Of late the debate on the status of English in India in the coming years has acquired a sharply negative tone. The consensus is stridently chauvenistic, with patriotic fervour getting the better of enlightened self interest, or even commonsense. This is the general impression. But it is not quite correct. For the politician in India, the hollowest and most hypocritical of the species, opposes English publicly for political reasons and supports it privately for personal reasons.
English is opposed for many reasons. It is a foreign language. It hampers the growth of regional languages. It is used only by a very small fraction of the total population. It is humiliating for a great country with such a rich cultural heritage as India not to have a national language which English can never be. Creative or critical expression is not possible in a foreign language. The quality of English written and spoken in India is so appallingly poor that sooner or later the language is bound to die a natural death. So why worry about a dying language? It generates a feeling of exclusiveness, a sense of alienation, an attitude of social superiority totally out of tune with the ethos of democratic culture. If other countries such as France, Germany, Russia, Japan, etc. can scale such dizzy heights of achievement in science and technology, through higher education imparted in their respective national languages, why not India? No serious effort will ever be made to promote higher education through Indian languages so long as English remains in the country. The Constitution (Article 343/1) forbids the indefinite use of English which will have to give way gradually to Hindi, India's officially recognised national language. The sort of English the Indians have developed over the years is so quaintly un-English in idiom and syntax that it will not be acceptable to the international community. The Indians have learnt nothing despite their two hundred year long British connection.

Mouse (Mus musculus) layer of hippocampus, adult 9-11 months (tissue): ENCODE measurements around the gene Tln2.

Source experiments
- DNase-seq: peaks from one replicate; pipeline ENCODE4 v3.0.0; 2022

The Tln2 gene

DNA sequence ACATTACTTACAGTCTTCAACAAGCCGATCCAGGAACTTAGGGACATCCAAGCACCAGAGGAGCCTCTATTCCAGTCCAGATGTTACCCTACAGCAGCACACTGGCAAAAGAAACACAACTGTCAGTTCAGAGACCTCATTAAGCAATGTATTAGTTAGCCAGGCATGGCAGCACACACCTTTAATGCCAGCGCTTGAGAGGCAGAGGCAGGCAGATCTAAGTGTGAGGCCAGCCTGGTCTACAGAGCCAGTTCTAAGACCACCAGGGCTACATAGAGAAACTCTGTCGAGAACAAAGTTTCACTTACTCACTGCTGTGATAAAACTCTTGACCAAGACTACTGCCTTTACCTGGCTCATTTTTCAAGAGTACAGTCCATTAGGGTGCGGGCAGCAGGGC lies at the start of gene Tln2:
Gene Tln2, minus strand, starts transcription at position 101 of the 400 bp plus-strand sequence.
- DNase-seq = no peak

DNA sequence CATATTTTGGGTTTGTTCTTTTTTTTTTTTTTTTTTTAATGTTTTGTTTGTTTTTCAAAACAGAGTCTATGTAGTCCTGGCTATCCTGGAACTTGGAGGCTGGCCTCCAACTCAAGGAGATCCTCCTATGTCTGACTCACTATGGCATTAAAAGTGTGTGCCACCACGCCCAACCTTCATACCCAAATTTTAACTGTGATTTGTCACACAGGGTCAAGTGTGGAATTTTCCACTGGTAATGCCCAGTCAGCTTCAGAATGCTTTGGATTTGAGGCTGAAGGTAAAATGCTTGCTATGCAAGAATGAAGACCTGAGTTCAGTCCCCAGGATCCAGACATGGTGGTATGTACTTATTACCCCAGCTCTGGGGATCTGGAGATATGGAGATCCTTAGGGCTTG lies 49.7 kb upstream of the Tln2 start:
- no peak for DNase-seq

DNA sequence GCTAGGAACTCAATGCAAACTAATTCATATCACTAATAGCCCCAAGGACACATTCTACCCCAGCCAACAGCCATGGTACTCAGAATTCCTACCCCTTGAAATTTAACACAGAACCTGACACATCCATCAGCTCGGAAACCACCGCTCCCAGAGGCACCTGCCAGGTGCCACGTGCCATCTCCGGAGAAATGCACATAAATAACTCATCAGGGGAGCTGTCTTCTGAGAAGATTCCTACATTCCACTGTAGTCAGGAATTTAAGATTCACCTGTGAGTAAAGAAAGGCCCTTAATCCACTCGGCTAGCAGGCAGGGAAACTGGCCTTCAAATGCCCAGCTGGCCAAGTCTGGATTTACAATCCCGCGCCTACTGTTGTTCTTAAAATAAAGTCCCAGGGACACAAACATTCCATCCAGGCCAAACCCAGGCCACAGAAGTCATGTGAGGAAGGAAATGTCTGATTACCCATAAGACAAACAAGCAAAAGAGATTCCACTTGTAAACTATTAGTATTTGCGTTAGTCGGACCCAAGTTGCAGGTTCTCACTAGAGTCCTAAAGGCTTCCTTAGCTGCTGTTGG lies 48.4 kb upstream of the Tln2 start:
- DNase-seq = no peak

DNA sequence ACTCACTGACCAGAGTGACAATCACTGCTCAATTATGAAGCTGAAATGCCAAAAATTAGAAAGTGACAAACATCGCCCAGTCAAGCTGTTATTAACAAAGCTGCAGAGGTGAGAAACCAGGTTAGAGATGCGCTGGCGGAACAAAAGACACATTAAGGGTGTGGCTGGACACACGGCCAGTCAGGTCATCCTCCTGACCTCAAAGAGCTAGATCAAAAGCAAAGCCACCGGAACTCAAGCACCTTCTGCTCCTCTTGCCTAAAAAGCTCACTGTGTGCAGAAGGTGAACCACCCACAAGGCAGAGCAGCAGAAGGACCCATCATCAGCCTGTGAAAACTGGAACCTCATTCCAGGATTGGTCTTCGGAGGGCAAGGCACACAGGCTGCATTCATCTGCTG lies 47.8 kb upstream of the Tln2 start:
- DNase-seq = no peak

These are all very fragile arguments. Whatever the politician may say against English, and he says many negative and nasty things, the future of the so-called foreign language is assured in India. Paradoxically, he himself is the main cause of English's undiminished popularity and durability. For while denouncing it vehemently on the public platform, he accepts it secretly by seeking admission for his children desperately, first to exclusive, `high profile' English medium convent and public schools and later to prestigious British and American universities.
However, the atmosphere in the country, poisoned by pseudo-patriotic postures of politicians, works against the spread or even the bare survival of English. This is no doubt only partly true. Undeniably the general standards of instruction through English in schools and colleges and of the use of the language by the general public have collapsed alarmingly. But, at the same time, the quantum and quality of creative and critical writing by Indians are amazingly on the increase. More books, both fiction and non-fiction, by Indian writers have been published abroad in the post-Independence years than during the two hundred year-long Indo-British connection.
English is a language in which critical and creative writing at its very best is possible, as demonstrated by Joseph Conrad, Vladimir Nabokov, Arthur Koestler, V. S. Naipaul, Salman Rushdie and Nirad Chaudhuri, to mention a few, who have given telling evidence of their mastery of the language to which they were not born. The pre-Independence triumvirate, Raja Rao, R. K. Narayan and Mulk Raj Anand, continue to be read by the older generation. But they have no chance against such hot favourites of the more demanding readers of the global village such as Salman Rushdie and Vikram Seth.
No matter what noises the politician makes, English will stay in India and stay comfortable. There is no threat to it from him. Actually his prejudice against it is only his envy in disguise. …